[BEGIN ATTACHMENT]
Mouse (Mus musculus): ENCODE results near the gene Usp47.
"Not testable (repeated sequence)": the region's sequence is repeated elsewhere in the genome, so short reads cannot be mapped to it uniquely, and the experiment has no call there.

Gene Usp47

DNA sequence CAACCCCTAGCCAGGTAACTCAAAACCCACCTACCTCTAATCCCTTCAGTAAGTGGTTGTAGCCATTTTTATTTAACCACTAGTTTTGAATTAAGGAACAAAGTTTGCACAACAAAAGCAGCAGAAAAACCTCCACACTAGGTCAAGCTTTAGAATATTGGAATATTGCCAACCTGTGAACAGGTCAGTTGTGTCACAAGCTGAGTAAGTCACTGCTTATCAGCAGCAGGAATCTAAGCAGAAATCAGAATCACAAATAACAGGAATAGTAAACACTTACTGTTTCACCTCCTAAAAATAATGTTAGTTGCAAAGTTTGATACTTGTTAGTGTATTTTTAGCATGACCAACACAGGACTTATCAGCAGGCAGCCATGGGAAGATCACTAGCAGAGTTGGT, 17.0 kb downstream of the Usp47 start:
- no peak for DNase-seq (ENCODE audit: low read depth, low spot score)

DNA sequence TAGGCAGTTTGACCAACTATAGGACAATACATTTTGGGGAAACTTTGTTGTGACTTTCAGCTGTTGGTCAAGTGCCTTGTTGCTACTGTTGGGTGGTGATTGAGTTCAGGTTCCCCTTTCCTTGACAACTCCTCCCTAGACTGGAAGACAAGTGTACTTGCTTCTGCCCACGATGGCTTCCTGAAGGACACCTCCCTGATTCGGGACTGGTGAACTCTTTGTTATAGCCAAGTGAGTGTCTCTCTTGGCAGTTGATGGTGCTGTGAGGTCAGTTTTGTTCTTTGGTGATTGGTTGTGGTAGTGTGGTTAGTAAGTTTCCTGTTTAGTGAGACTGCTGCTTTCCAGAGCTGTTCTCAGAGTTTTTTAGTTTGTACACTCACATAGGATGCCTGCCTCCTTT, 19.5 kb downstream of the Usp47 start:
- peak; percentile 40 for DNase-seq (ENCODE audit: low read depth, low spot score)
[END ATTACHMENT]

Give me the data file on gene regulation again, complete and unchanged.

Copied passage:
Mouse (Mus musculus): ENCODE results near the gene Usp47.
"Not testable (repeated sequence)": the region's sequence is repeated elsewhere in the genome, so short reads cannot be mapped to it uniquely, and the experiment has no call there.

Gene Usp47

DNA sequence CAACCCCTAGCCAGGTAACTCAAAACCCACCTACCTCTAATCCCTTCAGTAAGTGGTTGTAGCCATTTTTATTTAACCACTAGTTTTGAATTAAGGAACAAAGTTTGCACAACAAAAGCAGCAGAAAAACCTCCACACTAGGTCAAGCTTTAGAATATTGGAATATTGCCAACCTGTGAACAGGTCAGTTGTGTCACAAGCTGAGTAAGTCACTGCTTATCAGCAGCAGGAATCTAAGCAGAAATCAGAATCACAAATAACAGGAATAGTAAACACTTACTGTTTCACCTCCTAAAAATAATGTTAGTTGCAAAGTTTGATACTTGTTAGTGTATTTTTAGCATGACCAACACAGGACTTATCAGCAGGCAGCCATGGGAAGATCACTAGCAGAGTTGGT, 17.0 kb downstream of the Usp47 start:
- no peak for DNase-seq (ENCODE audit: low read depth, low spot score)

DNA sequence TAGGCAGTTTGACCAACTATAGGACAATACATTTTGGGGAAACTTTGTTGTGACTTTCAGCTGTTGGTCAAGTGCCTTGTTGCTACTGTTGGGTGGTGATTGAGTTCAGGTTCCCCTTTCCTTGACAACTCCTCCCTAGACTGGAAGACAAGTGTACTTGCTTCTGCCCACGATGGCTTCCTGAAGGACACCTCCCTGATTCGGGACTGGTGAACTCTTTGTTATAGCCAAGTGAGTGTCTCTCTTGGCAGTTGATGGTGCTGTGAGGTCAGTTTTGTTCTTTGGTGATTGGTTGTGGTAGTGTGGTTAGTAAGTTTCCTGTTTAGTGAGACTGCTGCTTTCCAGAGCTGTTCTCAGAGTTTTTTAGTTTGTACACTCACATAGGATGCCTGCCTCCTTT, 19.5 kb downstream of the Usp47 start:
- peak; percentile 40 for DNase-seq (ENCODE audit: low read depth, low spot score)